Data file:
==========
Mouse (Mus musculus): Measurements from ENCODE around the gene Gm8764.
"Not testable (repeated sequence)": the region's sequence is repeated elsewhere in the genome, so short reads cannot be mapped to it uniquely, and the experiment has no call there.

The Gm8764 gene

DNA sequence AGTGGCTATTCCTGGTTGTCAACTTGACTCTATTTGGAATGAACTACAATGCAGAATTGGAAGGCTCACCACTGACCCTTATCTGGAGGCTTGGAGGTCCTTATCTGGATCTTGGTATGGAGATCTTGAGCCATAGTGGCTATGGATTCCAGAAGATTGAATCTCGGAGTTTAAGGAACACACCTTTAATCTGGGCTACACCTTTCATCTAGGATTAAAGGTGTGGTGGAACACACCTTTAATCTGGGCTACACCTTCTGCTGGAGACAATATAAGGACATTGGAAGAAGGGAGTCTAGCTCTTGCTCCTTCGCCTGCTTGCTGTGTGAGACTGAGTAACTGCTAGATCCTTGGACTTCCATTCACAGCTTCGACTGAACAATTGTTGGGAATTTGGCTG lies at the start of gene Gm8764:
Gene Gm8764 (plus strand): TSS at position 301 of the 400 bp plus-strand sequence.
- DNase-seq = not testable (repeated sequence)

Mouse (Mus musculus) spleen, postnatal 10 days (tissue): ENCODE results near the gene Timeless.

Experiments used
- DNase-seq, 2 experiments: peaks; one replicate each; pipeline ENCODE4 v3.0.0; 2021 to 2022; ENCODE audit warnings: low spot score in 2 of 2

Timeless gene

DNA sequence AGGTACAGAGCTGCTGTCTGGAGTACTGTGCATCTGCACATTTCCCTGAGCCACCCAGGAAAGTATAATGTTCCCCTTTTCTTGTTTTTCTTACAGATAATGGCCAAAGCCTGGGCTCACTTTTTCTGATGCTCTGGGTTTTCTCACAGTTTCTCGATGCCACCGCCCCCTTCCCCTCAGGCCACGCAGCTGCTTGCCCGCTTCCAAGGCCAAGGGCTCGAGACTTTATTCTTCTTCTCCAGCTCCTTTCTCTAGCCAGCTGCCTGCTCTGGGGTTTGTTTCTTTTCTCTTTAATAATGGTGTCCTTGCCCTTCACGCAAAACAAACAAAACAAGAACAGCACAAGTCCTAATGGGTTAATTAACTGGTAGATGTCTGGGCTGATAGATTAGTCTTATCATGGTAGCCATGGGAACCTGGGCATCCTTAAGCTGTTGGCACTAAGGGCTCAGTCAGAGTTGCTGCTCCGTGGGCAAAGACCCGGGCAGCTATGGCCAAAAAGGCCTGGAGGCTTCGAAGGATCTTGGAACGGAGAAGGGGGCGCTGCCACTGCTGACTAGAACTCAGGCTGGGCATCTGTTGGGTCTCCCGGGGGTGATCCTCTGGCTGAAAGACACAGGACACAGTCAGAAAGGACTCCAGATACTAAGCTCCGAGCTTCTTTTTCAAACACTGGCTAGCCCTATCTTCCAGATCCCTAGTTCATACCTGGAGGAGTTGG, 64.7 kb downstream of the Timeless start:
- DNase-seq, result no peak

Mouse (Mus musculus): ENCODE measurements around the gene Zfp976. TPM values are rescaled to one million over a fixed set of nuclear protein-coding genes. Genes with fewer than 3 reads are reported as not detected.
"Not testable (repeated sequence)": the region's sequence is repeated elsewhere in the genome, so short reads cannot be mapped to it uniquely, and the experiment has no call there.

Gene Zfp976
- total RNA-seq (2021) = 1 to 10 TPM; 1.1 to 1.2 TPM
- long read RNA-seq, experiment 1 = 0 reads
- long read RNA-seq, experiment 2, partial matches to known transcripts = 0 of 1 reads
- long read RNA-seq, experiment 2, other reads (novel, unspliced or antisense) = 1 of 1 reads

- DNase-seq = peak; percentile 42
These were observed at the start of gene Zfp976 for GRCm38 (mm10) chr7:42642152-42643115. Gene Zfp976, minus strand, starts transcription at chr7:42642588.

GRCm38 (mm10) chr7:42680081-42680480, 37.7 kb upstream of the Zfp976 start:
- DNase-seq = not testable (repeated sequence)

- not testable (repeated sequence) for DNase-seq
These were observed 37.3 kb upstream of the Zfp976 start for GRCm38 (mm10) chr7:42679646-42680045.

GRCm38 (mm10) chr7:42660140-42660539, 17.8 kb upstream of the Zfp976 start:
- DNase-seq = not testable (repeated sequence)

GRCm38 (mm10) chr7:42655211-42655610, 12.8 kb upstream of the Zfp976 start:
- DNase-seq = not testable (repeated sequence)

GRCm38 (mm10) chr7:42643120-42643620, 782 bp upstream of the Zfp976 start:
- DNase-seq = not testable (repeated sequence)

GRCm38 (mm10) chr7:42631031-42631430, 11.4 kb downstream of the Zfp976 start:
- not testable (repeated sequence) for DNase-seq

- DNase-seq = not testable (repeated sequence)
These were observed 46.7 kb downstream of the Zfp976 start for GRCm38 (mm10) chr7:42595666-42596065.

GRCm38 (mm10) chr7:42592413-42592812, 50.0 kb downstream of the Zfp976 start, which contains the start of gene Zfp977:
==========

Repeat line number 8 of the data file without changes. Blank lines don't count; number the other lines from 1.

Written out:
Experiments used